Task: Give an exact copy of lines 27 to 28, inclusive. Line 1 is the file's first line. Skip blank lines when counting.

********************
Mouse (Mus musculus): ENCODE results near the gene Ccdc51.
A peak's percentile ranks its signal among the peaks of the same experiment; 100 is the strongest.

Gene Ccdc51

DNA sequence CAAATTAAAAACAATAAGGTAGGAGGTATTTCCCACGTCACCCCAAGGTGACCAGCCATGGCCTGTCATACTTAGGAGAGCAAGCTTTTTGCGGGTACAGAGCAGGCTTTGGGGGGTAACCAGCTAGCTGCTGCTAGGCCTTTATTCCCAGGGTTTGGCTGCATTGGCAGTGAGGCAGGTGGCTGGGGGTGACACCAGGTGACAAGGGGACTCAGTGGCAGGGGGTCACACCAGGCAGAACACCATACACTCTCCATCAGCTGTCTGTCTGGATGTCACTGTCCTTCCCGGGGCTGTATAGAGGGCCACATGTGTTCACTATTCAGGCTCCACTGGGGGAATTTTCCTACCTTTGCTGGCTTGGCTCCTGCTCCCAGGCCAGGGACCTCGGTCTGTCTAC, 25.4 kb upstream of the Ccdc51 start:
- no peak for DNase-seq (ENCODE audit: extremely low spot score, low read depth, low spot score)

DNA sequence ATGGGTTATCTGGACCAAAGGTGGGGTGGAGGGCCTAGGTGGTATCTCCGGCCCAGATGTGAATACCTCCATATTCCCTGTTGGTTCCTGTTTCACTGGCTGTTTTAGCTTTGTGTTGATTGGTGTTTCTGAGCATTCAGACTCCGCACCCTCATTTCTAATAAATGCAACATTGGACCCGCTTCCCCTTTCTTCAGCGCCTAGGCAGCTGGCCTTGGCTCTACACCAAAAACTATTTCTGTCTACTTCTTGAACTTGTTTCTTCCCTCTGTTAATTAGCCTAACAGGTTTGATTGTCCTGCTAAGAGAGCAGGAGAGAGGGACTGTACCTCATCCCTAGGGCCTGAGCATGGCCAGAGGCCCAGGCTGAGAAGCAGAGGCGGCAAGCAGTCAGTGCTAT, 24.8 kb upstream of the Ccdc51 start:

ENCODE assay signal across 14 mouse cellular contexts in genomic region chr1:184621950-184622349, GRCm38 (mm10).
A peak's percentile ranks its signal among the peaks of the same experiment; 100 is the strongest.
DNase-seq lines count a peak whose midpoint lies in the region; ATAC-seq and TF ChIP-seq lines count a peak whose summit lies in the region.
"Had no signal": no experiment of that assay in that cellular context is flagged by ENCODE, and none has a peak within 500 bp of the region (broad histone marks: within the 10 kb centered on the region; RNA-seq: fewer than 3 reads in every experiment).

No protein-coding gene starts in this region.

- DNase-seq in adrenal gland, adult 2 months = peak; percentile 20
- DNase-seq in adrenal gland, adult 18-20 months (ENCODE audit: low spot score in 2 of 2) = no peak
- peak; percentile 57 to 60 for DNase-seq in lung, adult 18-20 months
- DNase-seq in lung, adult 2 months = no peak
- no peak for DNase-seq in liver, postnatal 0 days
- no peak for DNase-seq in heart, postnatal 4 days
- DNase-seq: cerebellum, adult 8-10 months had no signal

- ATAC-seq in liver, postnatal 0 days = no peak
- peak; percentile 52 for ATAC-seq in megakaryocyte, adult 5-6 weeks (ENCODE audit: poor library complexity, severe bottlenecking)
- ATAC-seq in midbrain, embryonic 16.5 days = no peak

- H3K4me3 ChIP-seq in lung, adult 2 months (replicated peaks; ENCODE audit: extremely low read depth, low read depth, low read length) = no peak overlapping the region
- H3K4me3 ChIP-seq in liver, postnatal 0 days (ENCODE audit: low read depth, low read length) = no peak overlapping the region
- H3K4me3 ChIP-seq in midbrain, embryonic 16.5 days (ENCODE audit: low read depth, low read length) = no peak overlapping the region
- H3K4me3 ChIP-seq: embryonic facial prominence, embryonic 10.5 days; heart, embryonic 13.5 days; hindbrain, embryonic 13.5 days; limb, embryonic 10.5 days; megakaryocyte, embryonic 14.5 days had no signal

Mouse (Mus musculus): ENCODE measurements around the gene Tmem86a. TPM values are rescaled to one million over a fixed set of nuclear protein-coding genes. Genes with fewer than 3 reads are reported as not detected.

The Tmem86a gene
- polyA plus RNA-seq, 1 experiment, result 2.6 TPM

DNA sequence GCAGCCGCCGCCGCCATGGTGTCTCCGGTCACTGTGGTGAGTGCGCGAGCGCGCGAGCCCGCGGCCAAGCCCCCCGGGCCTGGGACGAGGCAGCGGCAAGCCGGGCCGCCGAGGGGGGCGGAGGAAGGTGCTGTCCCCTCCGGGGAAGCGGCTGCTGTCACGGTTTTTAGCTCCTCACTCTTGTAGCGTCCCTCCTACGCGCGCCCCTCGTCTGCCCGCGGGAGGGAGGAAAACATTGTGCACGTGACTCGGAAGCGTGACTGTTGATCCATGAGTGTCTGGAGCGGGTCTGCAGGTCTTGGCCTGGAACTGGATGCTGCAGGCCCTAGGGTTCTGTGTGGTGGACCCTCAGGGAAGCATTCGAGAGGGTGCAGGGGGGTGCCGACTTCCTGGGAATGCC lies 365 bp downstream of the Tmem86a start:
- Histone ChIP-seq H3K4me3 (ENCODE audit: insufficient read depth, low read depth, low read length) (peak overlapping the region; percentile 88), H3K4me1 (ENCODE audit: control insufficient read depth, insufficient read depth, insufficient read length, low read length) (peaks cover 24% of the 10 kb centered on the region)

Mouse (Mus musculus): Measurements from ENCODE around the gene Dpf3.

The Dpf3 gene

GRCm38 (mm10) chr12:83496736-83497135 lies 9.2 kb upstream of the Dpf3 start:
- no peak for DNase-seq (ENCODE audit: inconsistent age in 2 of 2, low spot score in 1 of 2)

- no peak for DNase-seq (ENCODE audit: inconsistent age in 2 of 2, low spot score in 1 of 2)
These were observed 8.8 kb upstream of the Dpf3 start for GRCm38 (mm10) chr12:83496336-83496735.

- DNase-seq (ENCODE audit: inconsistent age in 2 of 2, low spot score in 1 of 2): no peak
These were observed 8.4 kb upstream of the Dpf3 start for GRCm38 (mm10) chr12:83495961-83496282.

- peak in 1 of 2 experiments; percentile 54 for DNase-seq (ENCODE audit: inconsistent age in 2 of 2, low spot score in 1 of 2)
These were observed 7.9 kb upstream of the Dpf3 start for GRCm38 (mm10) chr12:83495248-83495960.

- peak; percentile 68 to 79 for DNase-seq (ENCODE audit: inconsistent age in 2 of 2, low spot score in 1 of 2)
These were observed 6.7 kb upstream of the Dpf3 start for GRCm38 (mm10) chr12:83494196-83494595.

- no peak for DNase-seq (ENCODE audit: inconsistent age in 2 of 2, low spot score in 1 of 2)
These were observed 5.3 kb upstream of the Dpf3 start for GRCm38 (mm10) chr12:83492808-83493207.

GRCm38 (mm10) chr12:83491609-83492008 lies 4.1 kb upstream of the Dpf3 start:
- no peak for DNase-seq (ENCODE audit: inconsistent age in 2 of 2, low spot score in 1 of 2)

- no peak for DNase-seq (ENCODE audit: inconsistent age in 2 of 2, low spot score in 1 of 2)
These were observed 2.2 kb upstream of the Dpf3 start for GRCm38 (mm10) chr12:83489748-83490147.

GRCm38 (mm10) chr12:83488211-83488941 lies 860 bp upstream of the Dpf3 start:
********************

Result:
The Tmem86a gene
- polyA plus RNA-seq, 1 experiment, result 2.6 TPM